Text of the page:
Awlaki with the Detroit airplane bomber Abdulmutallab in a martyrdom video made before the bombing attempt (Christmas 2009) but released in 2014.
Washington, D.C., September 15, 2015 - Anwar al-Awlaki was an American imam who later became the most influential English-language recruiter for the cause of violent jihad, an ideological journey illuminated by the new book Objective Troy and primary source documents gathered by the author, Scott Shane, and published today by the National Security Archive (www.nsarchive.org).
Awlaki was also the first United States citizen since the Civil War to be hunted down and killed without trial by his own government. His life poses in particularly acute form a vexing question: How does an intelligent, worldly man decide to devote his last years to trying to kill civilians who are strangers to him? His death raises equally pointedly a companion question: How has the fear of terrorism changed America, prompting the government to abandon long-embraced principles in search of safety?
Born in Las Cruces, New Mexico in 1971 when his father was a student at New Mexico State University, Anwar al-Awlaki spent his early years in the United States and spoke English better than Arabic. At the age of 7, he moved with his family to Yemen, where his father, Nasser al-Awlaki, began a long and distinguished public career, including terms as minister of agriculture and university chancellor. When Anwar was 19, his father sent him back to the United States to study engineering at Colorado State University. He graduated and briefly took an engineering job, but he had developed a deep interest in Islam and discovered a talent for preaching, and he soon took a part-time job as an imam in Denver. His success led to a full-time job at a mosque in San Diego, and then in early 2001 to a far larger and more prominent mosque in Falls Church, Virginia, outside Washington. After the 9/11 attacks, which he publicly and privately condemned, Awlaki quickly came to national attention as a Muslim cleric who could both articulate the grievances of Muslims about American foreign policy and explain the mysteries of Islam to Americans suddenly interested in this unfamiliar religion.
But he suddenly left the United States in 2002 after learning that the FBI had followed him on regular visits to prostitutes around Washington and panicking about the possibility that he could be exposed as a hypocrite before his conservative congregation. He moved to London, where he moved in radical circles and took a steadily more intolerant line in his lectures, and then to Yemen, where he was followed by security police and imprisoned for 18 months, at least in part due to the encouragement of the United States.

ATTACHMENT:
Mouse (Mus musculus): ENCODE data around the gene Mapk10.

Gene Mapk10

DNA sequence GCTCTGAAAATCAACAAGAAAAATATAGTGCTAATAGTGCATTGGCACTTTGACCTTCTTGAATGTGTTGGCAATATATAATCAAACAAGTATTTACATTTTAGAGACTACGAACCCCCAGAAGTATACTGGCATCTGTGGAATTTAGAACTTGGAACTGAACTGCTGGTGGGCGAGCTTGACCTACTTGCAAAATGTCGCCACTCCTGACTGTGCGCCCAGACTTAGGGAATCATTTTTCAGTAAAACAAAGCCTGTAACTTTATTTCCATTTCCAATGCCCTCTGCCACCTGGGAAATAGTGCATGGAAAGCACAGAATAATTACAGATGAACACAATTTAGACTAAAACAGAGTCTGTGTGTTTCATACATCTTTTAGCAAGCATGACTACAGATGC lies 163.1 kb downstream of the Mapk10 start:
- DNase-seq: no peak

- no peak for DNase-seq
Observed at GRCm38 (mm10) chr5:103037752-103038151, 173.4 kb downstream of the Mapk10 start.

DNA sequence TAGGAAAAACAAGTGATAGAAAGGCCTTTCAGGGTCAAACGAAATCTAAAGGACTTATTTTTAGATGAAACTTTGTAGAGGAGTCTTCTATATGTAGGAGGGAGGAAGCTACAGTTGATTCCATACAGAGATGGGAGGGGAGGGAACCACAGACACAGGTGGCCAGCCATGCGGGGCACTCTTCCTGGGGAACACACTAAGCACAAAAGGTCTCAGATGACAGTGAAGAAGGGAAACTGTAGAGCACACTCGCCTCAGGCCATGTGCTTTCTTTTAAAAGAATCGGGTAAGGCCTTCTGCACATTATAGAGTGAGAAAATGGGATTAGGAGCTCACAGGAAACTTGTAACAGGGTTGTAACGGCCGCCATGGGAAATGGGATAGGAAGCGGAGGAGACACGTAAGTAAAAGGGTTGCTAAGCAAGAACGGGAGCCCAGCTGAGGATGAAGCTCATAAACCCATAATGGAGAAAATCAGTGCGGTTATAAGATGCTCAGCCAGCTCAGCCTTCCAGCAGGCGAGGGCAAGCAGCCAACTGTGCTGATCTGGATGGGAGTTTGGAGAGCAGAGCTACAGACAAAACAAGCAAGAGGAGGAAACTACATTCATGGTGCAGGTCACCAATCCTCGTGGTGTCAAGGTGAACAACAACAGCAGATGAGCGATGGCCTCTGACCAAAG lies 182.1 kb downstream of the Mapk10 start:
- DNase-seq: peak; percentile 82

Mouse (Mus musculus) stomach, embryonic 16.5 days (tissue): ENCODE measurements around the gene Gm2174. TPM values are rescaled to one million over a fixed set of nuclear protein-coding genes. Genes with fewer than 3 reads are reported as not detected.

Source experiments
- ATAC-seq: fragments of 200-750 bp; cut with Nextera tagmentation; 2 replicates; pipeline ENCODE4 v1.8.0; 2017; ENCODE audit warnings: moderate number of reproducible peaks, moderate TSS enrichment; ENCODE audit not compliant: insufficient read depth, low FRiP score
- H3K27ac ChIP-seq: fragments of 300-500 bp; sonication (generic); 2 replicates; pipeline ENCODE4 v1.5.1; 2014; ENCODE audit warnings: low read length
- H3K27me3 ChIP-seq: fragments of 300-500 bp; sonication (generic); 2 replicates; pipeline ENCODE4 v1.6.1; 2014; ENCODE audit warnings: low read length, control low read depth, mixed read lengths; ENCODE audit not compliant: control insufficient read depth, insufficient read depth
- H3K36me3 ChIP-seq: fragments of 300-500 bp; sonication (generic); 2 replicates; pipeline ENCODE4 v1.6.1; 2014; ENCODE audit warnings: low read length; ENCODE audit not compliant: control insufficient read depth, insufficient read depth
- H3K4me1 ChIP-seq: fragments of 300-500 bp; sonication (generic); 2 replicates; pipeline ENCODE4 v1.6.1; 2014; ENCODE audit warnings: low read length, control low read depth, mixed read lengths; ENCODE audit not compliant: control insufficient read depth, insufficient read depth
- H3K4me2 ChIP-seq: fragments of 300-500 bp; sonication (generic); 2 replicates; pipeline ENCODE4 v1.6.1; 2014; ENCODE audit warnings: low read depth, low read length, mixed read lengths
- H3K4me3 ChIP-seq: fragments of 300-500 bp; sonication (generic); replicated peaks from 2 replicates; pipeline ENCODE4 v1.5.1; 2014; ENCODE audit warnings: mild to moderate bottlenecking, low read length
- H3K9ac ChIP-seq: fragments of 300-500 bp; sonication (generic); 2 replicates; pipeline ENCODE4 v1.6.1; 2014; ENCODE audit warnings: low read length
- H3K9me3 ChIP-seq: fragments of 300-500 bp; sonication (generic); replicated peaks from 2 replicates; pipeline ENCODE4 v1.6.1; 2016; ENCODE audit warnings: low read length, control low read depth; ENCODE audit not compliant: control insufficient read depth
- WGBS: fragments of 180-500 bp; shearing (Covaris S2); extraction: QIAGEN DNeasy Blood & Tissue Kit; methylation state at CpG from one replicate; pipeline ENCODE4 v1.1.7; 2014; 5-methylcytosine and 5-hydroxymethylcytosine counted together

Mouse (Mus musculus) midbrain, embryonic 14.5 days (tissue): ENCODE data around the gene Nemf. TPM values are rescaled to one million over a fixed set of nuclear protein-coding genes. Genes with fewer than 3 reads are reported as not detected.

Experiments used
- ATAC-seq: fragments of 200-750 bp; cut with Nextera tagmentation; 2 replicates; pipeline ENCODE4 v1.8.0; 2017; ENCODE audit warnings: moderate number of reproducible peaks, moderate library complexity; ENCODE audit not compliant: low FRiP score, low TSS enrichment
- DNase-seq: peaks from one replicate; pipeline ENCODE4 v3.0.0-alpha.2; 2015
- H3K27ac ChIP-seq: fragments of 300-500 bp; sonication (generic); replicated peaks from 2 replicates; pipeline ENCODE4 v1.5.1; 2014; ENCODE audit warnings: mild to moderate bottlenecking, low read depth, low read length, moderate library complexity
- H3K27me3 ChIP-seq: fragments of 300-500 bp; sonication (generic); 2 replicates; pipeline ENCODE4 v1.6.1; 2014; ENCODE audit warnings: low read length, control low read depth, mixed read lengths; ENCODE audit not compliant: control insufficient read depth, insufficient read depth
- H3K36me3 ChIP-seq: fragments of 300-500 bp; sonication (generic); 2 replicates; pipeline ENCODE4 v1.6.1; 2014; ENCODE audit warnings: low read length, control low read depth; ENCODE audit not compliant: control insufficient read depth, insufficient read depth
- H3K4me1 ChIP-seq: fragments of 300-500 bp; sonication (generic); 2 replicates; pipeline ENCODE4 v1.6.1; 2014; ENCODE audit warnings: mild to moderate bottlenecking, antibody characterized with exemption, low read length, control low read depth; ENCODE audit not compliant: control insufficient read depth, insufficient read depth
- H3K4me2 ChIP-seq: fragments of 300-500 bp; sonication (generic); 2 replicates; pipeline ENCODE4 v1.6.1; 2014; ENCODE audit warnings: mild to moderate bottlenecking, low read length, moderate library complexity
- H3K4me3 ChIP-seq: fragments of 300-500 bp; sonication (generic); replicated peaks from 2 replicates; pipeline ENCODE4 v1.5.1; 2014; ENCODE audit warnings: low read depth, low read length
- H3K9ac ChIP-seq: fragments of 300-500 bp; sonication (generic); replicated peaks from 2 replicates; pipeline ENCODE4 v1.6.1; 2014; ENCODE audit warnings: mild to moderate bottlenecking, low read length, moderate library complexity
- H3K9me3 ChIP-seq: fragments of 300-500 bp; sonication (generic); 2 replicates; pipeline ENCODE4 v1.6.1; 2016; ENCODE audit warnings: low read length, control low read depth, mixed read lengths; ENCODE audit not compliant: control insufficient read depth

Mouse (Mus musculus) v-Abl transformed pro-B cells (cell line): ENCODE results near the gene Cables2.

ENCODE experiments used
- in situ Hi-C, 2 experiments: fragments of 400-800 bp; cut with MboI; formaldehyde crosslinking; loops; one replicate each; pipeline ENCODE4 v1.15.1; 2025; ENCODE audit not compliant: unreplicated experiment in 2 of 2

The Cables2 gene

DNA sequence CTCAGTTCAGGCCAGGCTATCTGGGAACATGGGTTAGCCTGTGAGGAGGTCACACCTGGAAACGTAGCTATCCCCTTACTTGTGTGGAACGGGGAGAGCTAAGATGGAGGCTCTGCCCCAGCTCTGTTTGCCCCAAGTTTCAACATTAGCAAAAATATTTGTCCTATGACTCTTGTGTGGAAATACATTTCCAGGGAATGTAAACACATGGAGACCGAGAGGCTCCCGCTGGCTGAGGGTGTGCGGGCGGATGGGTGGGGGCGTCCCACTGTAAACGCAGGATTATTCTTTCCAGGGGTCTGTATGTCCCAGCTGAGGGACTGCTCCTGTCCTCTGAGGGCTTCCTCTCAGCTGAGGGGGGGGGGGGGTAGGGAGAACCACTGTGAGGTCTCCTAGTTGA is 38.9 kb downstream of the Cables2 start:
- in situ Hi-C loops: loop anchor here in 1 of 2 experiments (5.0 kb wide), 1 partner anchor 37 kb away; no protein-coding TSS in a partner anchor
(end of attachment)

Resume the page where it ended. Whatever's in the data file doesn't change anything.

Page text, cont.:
Awlaki with the Al Qaeda flag calling for death to Americans, March 2010 video.
Shortly after his release in late 2007, he moved to his family’s ancestral tribal territory of Shabwah governate, where he eventually joined Al Qaeda in the Arabian Peninsula. He called on all Muslims to attack America and began to participate in active plotting against the United States, helping to recruit and coach a young Nigerian, Umar Farouk Abdulmutallab, who attempted to blow up an airliner on Christmas Day in 2009 over Detroit. He also appears to have played an important role in the dispatch in October 2010 of bombs hidden inside printer ink cartridges on cargo planes headed to the United States. A tip from Saudi authorities thwarted that plot.
By then, after a legal review, President Obama had added Awlaki to the kill list, authorizing his capture or killing on the basis that he posed an imminent threat to the United States. He was killed in an American drone strike in Yemen in September 2011 along with an American acolyte, Samir Khan, with whom he had published the slick English-language Al Qaeda magazine Inspire. Two weeks later, in another drone strike that American officials said was a mistake, his 16-year-old son, Abdulrahman, who had left home to try to find his father, was killed. His death generated far more anti-American anger in Yemen than Anwar al-Awlaki’s death.